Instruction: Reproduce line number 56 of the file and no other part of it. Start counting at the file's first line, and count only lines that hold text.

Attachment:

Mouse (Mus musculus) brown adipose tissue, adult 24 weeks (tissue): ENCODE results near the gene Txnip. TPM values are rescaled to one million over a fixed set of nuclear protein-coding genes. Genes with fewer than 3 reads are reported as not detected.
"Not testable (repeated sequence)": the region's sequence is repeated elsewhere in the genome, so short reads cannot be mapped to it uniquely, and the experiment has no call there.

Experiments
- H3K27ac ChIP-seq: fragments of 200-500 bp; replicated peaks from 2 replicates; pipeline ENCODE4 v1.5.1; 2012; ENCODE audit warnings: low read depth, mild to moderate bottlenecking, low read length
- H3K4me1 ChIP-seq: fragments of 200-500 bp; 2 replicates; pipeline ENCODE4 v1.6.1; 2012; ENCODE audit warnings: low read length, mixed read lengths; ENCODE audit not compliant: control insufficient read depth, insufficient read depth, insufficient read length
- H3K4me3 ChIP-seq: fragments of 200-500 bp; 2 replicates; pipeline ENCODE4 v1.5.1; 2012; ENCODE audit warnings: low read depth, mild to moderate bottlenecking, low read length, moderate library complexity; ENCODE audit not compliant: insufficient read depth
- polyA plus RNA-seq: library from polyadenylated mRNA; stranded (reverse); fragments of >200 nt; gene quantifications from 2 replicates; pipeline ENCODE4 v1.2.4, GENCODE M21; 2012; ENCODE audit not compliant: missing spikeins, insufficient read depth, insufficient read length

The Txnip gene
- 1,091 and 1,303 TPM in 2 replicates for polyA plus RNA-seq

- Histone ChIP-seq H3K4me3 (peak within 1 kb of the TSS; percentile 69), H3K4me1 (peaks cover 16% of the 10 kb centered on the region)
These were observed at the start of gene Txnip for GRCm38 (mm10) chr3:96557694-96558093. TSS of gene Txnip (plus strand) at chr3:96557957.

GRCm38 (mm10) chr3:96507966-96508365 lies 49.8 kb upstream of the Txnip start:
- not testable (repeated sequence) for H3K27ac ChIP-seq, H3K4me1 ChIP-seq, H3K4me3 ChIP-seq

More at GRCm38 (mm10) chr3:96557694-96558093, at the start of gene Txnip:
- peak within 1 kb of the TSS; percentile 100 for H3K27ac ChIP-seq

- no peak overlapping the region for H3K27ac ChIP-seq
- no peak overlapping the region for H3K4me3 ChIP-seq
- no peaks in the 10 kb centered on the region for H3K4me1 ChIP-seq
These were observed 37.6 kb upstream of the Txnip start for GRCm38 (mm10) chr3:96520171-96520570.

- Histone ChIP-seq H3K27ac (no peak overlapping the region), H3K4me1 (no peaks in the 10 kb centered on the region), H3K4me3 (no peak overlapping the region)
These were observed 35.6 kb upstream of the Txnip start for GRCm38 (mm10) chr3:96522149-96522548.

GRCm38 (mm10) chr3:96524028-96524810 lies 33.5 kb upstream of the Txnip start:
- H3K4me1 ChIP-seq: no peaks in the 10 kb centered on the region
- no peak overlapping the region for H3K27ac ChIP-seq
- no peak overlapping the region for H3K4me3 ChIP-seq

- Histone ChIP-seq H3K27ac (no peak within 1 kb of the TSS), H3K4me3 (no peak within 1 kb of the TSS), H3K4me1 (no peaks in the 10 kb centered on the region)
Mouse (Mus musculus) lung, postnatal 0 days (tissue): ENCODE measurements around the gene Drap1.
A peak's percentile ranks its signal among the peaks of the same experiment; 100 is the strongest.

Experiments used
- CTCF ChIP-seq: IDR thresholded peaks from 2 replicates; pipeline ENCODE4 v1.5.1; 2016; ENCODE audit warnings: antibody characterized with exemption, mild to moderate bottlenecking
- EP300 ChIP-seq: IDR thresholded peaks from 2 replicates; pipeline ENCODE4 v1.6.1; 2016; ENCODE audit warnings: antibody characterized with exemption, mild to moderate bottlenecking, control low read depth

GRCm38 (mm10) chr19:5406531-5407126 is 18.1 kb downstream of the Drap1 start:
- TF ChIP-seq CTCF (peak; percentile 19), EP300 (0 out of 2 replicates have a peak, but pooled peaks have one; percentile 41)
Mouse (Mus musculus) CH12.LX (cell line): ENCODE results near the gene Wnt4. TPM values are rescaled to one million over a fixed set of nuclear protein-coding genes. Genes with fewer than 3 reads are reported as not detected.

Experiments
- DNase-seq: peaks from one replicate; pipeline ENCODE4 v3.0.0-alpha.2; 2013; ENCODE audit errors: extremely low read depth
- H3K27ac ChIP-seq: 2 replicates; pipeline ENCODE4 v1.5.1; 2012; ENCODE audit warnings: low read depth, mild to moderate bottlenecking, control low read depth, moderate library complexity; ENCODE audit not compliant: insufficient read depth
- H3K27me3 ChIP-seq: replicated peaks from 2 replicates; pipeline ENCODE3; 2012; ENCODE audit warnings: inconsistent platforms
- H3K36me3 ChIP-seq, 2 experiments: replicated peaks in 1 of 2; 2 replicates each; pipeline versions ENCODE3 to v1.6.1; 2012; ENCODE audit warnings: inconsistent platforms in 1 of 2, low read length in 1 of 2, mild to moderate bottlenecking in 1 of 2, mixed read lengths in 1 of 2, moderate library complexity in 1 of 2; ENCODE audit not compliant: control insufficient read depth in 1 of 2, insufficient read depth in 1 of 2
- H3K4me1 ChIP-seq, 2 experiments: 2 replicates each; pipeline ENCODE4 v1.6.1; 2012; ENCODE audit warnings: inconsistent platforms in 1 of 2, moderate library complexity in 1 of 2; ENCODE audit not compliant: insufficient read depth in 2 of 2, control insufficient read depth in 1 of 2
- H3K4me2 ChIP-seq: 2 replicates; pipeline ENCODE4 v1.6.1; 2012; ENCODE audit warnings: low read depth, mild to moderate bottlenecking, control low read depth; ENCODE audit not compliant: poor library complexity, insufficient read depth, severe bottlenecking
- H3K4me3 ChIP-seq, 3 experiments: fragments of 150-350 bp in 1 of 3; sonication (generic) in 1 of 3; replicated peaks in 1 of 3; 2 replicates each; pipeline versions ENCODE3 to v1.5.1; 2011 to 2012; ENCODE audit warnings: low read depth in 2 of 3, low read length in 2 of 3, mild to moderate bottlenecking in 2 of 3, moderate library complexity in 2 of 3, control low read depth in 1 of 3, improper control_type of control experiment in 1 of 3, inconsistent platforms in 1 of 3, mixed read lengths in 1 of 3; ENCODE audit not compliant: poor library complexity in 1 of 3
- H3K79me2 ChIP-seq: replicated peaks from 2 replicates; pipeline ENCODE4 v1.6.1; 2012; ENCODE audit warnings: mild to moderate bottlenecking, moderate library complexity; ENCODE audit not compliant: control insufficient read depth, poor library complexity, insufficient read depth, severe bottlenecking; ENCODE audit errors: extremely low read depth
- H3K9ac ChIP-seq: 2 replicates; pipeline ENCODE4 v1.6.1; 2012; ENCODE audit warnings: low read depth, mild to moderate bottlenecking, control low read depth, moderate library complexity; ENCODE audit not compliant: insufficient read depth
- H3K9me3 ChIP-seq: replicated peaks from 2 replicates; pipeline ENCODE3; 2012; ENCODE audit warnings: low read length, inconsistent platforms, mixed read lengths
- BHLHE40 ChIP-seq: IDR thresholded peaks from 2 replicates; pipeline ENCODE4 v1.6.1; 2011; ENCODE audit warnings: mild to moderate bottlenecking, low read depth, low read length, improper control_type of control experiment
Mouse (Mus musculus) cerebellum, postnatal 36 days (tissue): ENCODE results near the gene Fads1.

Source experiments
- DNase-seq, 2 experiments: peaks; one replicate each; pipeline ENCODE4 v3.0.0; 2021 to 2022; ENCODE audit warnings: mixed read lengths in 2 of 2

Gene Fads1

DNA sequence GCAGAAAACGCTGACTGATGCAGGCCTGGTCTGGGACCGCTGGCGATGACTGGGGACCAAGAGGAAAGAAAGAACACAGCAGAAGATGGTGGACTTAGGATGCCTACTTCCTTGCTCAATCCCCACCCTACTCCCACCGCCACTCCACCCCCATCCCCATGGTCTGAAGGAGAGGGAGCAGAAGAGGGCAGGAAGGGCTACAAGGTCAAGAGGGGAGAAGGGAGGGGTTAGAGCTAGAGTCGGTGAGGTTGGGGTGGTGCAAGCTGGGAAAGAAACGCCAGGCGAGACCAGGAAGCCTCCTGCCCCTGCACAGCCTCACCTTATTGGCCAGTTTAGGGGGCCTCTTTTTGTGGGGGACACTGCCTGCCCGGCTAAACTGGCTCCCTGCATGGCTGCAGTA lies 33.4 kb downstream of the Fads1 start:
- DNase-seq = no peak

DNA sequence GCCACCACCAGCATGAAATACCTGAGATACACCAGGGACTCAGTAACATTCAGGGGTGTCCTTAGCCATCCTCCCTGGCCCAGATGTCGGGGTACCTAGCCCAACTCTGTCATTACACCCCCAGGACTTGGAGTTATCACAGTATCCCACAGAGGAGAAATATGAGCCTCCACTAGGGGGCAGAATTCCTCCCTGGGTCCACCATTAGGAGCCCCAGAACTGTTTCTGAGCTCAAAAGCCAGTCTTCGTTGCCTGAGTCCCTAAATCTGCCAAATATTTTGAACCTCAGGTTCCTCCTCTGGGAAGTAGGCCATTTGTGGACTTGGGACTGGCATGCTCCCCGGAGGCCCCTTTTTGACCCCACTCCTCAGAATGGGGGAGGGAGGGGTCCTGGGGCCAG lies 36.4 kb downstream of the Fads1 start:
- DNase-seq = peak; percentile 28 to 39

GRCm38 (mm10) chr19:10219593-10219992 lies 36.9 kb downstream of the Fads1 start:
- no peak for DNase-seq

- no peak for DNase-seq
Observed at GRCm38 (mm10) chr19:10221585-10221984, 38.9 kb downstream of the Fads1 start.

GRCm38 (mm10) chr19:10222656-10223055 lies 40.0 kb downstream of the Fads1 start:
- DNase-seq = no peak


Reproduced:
- no peak for DNase-seq